“Employers whish to tackle an unpredictable economy by employing super-workers. Since the mid-90s, employers have heightened their expectations when it comes to education, social skills and experience. The result is selected specialisation of labour, despite the lack of manpower. Unemployment and labour shortage go hand in hand. If you fail to understand this, you risk increasing the number of outsiders, and you make it more difficult for employers to find suitable people for the long term. You get 'the right man in the wrong place'”, says Roger Mörtvik.

To match the right people to the right jobs might be one way of fighting labour shortages. Another is labour immigration.

To open the door for labour immigrants is often considered the easiest and best way of solving the problem. The Swedish researcher Daniel Rauhut and the Stockholm-based Nordic centre for regional research, Nordregio, warns against viewing labour immigration as a simple and obvious solution. The problem is more complicated, he says.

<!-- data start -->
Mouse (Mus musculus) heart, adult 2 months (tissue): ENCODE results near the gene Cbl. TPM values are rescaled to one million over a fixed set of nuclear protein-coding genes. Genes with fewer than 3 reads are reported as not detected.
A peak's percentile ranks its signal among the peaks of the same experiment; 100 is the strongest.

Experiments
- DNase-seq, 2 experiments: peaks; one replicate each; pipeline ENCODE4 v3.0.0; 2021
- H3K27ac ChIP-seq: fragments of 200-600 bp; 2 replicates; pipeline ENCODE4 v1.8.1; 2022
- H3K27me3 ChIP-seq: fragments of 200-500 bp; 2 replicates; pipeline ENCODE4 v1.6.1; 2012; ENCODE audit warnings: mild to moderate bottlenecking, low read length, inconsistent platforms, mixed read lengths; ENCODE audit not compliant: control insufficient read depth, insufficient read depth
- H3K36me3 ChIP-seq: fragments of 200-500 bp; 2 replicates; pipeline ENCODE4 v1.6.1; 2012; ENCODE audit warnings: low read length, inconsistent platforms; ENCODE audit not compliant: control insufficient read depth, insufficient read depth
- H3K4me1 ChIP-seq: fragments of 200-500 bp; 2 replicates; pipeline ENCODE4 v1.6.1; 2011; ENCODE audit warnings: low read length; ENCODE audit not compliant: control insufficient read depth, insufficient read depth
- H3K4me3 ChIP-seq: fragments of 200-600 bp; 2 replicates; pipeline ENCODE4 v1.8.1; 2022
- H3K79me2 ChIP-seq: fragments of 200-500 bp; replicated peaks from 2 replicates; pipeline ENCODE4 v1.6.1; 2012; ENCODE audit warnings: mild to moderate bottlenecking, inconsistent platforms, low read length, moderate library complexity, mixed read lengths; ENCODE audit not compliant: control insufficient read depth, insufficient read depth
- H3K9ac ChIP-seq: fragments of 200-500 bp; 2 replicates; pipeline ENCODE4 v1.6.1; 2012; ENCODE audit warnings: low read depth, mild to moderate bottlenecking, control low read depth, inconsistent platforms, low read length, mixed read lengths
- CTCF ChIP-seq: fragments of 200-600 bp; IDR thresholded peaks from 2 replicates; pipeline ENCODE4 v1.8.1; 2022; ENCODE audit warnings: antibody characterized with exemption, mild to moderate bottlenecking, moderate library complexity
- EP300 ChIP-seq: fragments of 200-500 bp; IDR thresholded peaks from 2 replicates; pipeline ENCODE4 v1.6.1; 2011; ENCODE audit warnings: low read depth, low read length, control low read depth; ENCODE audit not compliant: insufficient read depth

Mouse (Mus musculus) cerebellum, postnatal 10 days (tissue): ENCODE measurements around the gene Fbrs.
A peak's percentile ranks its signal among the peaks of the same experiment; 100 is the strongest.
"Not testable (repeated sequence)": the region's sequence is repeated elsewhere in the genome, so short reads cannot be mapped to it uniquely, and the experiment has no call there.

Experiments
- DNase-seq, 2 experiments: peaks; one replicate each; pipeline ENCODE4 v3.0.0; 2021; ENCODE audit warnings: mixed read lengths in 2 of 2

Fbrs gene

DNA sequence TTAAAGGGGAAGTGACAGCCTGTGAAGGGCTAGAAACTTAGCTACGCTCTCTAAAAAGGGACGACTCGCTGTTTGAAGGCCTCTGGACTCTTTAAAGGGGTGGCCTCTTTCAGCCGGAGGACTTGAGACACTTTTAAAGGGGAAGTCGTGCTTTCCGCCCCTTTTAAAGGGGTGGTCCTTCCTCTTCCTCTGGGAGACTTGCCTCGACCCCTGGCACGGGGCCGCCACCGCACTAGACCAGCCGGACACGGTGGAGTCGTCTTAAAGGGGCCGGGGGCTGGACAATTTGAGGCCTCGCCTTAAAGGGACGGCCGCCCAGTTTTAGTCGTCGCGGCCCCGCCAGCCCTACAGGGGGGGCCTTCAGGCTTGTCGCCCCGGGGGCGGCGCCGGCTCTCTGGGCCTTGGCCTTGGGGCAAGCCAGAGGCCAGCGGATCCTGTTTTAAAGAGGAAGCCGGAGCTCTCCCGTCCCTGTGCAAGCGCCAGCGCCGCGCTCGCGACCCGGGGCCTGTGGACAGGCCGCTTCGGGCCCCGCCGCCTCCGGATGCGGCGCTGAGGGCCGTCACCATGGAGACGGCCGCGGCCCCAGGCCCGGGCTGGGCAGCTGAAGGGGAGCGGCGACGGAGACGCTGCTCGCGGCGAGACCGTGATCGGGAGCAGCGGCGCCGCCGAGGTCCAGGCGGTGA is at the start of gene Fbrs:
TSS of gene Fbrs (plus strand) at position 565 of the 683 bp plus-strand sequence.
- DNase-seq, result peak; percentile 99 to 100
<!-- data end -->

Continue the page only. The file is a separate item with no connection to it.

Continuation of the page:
“Right now the debate on labour shortages is doing itself a disservice. You have to start by analysing what kind of labour shortage we are dealing with, where it is and when it is manifesting itself - before you start suggesting political solutions”, says Daniel Rauhut.

The different faces of labour  shortage

Daniel Rauhut has spent many years researching labour shortage and labour immigration, and says the debate should be based on a better analysis of the nature of this shortage. He says it is simply irrelevant to talk in general terms about labour shortages. A lack of manpower can be partial, when there is a lack of people within a specific trade or occupation. This partial labour shortage is strongly linked to business cycles. There are also general labour shortages, but this is more rare.